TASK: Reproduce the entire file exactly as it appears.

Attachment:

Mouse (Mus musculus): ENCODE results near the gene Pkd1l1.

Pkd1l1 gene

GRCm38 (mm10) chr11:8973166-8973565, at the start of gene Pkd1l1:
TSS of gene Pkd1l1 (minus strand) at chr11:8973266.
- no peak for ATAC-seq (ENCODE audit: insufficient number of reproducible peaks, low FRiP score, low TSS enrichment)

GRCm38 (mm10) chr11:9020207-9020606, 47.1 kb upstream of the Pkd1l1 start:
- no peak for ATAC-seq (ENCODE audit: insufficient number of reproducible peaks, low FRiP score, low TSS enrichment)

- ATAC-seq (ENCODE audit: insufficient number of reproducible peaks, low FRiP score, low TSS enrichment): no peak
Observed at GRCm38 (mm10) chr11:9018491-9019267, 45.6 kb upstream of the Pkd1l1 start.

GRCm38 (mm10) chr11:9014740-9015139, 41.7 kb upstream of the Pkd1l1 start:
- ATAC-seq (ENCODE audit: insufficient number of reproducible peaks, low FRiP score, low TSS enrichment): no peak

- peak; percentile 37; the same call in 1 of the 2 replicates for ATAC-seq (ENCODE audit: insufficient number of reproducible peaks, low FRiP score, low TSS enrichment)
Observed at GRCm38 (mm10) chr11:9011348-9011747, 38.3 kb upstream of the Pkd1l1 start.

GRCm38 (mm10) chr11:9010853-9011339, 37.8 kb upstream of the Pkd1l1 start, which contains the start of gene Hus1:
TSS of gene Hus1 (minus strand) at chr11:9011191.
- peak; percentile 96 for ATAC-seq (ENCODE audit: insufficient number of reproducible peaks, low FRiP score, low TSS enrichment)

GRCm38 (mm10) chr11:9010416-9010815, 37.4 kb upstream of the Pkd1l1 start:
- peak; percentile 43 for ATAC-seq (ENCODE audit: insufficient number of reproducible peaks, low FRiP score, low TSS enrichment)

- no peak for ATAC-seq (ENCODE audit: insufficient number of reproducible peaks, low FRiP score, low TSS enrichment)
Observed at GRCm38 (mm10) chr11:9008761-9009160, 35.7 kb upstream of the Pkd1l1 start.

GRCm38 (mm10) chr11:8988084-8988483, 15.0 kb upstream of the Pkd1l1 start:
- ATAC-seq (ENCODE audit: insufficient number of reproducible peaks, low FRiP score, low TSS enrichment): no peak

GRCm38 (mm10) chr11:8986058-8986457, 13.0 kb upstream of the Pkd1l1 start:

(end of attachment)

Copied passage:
Mouse (Mus musculus): ENCODE results near the gene Pkd1l1.

Pkd1l1 gene

GRCm38 (mm10) chr11:8973166-8973565, at the start of gene Pkd1l1:
TSS of gene Pkd1l1 (minus strand) at chr11:8973266.
- no peak for ATAC-seq (ENCODE audit: insufficient number of reproducible peaks, low FRiP score, low TSS enrichment)

GRCm38 (mm10) chr11:9020207-9020606, 47.1 kb upstream of the Pkd1l1 start:
- no peak for ATAC-seq (ENCODE audit: insufficient number of reproducible peaks, low FRiP score, low TSS enrichment)

- ATAC-seq (ENCODE audit: insufficient number of reproducible peaks, low FRiP score, low TSS enrichment): no peak
Observed at GRCm38 (mm10) chr11:9018491-9019267, 45.6 kb upstream of the Pkd1l1 start.

GRCm38 (mm10) chr11:9014740-9015139, 41.7 kb upstream of the Pkd1l1 start:
- ATAC-seq (ENCODE audit: insufficient number of reproducible peaks, low FRiP score, low TSS enrichment): no peak

- peak; percentile 37; the same call in 1 of the 2 replicates for ATAC-seq (ENCODE audit: insufficient number of reproducible peaks, low FRiP score, low TSS enrichment)
Observed at GRCm38 (mm10) chr11:9011348-9011747, 38.3 kb upstream of the Pkd1l1 start.

GRCm38 (mm10) chr11:9010853-9011339, 37.8 kb upstream of the Pkd1l1 start, which contains the start of gene Hus1:
TSS of gene Hus1 (minus strand) at chr11:9011191.
- peak; percentile 96 for ATAC-seq (ENCODE audit: insufficient number of reproducible peaks, low FRiP score, low TSS enrichment)

GRCm38 (mm10) chr11:9010416-9010815, 37.4 kb upstream of the Pkd1l1 start:
- peak; percentile 43 for ATAC-seq (ENCODE audit: insufficient number of reproducible peaks, low FRiP score, low TSS enrichment)

- no peak for ATAC-seq (ENCODE audit: insufficient number of reproducible peaks, low FRiP score, low TSS enrichment)
Observed at GRCm38 (mm10) chr11:9008761-9009160, 35.7 kb upstream of the Pkd1l1 start.

GRCm38 (mm10) chr11:8988084-8988483, 15.0 kb upstream of the Pkd1l1 start:
- ATAC-seq (ENCODE audit: insufficient number of reproducible peaks, low FRiP score, low TSS enrichment): no peak

GRCm38 (mm10) chr11:8986058-8986457, 13.0 kb upstream of the Pkd1l1 start: